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J Surg Oncol. 2016 Apr;113(5):501-7. doi: 10.1002/jso.24164. Epub 2016 Jan 12.

Sentinel lymph node identification using superparamagnetic iron oxide particles versus radioisotope: The French Sentimag feasibility trial.

Author information

1
Department of Senology, Centre Oscar Lambret, Lille Cedex, France.
2
Department of Surgical Oncology, Institut de Cancérologie de Lorraine-Alexis Vautrin, Vandoeuvre les Nancy, France.
3
Department of Surgical Oncology, Centre Eugène Marquis, Rennes Cedex, France.
4
Department of Surgical Oncology, Institut Claudius Regaud, Toulouse Cedex, France.
5
Department of Biostatistic, Centre Oscar Lambret, Lille Cedex, France.

Abstract

BACKGROUND AND OBJECTIVES:

The French Sentimag feasibility trial evaluated a new method for the localization of breast cancer sentinel lymph node (SLN) using Sienna+®, superparamagnetic iron oxide particles, and Sentimag® detection in comparison to the standard technique (isotopes ± blue dye).

METHODS:

We conducted a prospective multicentric paired comparison trial on 115 patients. SLN localization was performed using both the magnetic technique and the standard method. Detection rate and concordance between magnetic and standard tracers were calculated. Post-operative complications were assessed after 30 days.

RESULTS:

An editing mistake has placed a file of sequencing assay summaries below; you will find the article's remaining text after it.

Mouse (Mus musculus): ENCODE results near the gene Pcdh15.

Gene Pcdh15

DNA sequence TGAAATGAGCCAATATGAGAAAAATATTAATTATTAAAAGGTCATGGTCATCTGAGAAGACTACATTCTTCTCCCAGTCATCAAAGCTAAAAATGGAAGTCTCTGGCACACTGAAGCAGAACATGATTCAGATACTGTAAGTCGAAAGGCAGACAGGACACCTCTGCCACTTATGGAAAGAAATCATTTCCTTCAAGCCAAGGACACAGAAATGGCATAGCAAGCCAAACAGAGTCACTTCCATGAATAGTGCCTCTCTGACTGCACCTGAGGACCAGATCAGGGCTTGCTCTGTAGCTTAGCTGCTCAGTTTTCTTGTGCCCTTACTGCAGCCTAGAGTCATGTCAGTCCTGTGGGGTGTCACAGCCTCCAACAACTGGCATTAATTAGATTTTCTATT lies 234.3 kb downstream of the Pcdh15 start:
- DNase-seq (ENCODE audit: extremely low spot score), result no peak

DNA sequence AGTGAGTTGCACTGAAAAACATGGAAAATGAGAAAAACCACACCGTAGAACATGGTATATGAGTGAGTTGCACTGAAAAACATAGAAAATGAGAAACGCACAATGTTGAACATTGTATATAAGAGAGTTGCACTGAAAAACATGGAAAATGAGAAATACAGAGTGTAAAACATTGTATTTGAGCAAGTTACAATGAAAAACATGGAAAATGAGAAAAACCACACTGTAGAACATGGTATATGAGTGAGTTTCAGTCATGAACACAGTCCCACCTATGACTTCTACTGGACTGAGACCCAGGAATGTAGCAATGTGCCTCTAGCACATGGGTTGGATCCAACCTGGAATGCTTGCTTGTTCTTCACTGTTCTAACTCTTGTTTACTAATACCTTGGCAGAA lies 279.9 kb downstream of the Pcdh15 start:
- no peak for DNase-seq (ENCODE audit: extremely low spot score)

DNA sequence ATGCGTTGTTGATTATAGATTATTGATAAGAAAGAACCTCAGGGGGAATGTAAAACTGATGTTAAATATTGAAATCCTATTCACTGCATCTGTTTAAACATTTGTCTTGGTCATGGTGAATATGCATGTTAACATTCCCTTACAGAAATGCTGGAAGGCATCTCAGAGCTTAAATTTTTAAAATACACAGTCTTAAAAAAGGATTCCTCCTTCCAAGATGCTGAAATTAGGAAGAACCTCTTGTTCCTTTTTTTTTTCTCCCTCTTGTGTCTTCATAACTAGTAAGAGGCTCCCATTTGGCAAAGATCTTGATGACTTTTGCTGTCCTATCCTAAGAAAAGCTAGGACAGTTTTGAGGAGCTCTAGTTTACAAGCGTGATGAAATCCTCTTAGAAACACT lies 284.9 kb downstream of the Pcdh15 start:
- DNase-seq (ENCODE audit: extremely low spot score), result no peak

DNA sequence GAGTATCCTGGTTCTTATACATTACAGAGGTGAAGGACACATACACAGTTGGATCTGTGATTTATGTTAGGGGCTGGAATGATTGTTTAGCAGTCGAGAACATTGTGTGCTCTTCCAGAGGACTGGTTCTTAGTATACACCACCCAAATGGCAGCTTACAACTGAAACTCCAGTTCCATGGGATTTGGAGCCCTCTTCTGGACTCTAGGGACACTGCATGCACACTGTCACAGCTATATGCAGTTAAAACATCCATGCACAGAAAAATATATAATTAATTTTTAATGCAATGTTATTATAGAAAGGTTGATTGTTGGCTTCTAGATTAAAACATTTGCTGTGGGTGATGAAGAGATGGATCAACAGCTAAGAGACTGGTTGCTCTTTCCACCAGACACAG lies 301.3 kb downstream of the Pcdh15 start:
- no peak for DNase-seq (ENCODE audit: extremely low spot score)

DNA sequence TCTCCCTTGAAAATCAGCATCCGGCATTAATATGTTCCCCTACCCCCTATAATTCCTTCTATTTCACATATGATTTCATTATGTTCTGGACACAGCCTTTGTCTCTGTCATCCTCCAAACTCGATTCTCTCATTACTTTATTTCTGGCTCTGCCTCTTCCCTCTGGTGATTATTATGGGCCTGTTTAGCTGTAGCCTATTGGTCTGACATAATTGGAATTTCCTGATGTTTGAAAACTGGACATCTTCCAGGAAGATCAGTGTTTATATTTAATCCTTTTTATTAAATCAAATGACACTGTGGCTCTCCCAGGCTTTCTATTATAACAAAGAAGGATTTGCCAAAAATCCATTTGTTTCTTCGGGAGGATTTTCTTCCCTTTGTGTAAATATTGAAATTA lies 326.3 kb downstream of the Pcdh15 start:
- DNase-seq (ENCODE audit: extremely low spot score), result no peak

Results are based on 108 patients. SLN identification rate was 98.1% [93.5-99.8] for both methods, 97.2% [92.1-99.4] for Sienna+® and 95.4% [89.5-98.5] for standard technique. A mean of 2.1 SLNs per patient was removed. The concordance rate was 99.0% [94.7-100.0%] per patient and 97.4% [94.1-99.2] per node. Forty-six patients (43.4%) had nodal involvement. Among involved SLNs, concordance rate was 97.7% [88.0-99.9] per patient and 98.1% [90.1-100.0] per node.

CONCLUSIONS:

This new magnetic tracer is a feasible method and a promising alternative to the isotope. It could offer benefits for ambulatory surgery or sites without nuclear medicine departments. J. Surg. Oncol. 2016;113:501-507. © 2016 Wiley Periodicals, Inc.

KEYWORDS:

invasive breast cancer; nanoparticles; sentimag®; sentinel lymph node biopsy; sienna®; superparamagnetic iron oxide (SPIO)

PMID:
26754343
DOI:
10.1002/jso.24164
[Indexed for MEDLINE]

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